Write an Author Newsletter That Sells
For a lot of writers, marketing a book can be an intimidating process. The industry is constantly changing, and keeping up with promotional trends is daunting to say the least. Luckily for you, some techniques are time tested and proven to work. Author newsletters have been one of the most effective marketing tools available to writers for a long time. Most of us think of newsletters as spam, but I'm here to tell you, that isn't true. When utilized correctly, an author newsletter can be a beacon of hope for those struggling for exposure in a saturated market.
But before we get started, let's talk about the stigma behind newsletters. If you are someone who thinks building a mailing list is a waste of time and instead focuses on social platforms, I challenge you to review your social media analytics, because the truth will become painfully evident. Most of the hard work you put into your various social platforms goes unseen due to algorithms, which certainly do not work in your favor, or it simply gets lost in the endless scroll. I would even bet that more often than not, your social posts are seen but unread, and hence, not as effective as you might have thought. This is not to say social media is a waste of time. No. You may just want to consider the other avenue at your disposal— a newsletter.
If you already utilize a mailing list, you might be discouraged by things like open rate or click-through rate, but don't be. The industry standard for open rates are as low as 20%, and click-through rates can be even lower. That doesn't stop the top marketing experts from using them though, because the 20% opening your emails are commonly super engaged and will like, follow, comment, subscribe, preorder and most importantly, BUY. So, let's discuss the different ways you can build up that mailing list and turn subscribers into devoted fans.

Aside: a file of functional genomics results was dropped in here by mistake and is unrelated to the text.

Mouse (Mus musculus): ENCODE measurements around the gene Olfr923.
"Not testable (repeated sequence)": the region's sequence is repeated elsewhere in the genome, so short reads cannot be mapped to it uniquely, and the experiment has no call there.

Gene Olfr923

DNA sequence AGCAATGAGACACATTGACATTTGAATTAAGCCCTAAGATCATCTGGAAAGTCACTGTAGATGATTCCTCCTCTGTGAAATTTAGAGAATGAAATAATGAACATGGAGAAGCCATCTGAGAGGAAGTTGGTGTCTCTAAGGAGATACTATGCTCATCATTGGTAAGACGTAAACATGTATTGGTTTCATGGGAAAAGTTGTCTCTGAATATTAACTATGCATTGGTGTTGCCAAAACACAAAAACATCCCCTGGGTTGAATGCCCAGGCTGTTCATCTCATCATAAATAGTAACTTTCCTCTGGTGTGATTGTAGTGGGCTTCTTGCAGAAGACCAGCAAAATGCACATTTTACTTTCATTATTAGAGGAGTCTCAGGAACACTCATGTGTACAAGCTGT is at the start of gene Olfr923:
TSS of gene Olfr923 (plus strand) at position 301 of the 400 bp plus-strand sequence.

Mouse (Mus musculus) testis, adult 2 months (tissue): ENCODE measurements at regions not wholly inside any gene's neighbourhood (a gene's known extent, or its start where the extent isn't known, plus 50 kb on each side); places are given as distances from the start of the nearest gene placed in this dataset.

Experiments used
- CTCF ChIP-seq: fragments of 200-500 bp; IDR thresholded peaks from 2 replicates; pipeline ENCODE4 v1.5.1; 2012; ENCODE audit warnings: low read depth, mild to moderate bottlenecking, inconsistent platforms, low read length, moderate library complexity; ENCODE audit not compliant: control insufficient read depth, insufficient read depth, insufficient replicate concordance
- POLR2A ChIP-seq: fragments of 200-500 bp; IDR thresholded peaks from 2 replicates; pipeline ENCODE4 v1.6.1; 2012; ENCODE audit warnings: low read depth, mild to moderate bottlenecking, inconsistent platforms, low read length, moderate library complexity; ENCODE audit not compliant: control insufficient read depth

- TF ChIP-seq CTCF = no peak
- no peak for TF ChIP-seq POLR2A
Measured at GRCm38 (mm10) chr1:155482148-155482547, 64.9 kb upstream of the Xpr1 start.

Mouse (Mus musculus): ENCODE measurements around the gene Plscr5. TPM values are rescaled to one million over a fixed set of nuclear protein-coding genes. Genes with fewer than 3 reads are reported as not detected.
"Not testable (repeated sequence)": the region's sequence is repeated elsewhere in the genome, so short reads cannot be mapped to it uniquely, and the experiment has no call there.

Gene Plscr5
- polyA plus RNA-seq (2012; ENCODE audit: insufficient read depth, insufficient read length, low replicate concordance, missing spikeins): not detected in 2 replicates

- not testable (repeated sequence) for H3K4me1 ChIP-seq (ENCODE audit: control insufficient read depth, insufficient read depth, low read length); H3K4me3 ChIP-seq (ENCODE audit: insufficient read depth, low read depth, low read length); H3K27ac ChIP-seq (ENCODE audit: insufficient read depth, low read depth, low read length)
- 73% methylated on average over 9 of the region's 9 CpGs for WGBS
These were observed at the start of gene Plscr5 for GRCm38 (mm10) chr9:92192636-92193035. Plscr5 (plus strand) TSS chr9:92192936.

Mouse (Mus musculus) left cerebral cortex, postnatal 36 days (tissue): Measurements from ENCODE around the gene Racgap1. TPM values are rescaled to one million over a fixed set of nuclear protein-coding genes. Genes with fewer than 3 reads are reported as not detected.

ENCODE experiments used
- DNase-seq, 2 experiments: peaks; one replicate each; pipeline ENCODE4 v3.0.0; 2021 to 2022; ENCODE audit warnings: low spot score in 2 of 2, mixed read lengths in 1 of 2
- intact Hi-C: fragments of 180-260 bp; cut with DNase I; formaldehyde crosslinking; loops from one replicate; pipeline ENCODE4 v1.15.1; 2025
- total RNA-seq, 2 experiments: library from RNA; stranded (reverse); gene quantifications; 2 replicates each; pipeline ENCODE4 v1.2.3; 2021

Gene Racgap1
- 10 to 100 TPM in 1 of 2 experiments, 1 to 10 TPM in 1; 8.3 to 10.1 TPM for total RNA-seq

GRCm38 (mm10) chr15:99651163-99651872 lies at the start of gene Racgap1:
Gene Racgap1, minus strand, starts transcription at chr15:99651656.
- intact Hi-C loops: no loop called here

Why should I sign up for your newsletter? Have you given me a reason to let you into my personal space? A mailing list needs to provide the recipient value in some way, shape, or form. The worst thing you can do is send out an email where you just talk about yourself. The 80/20 rule of marketing needs to apply (80% peer promotion and 20% self promotion). Give the reader some reason to open that email. My favorite newsletters are the one's that provide advice or give me a useful takeaway. Tim Waggoner comes to mind. His newsletter is packed with valuable information about writing and publishing. He literally makes it difficult for people to leave emails unread. Not only that, but the value provided encourages subscribers to share or recommend it to other readers.
There's lots of ways to provide value. Consider your audience and don't be afraid to ask them for ways you can help them. This leads to my next point.
Engage Your Audience
Engagement is crucial. We know this is the case with social media, and it's especially true with author newsletters. This means you will need to step out of your comfort zone and send emails more consistently. But readers don't want to hear from you only when you want something. Imagine how you'd feel if you only heard from a friend when they needed to borrow something. You probably wouldn't get too excited to see their number show up on your phone. If you only send an update when a book is about to launch, people aren't likely to open the email, let alone be interested in the message. Write an email as often as you can without being overwhelming. I like to send emails two to four times a month. I find my audience responds best to that frequency, but everyone will have their own trial and error period.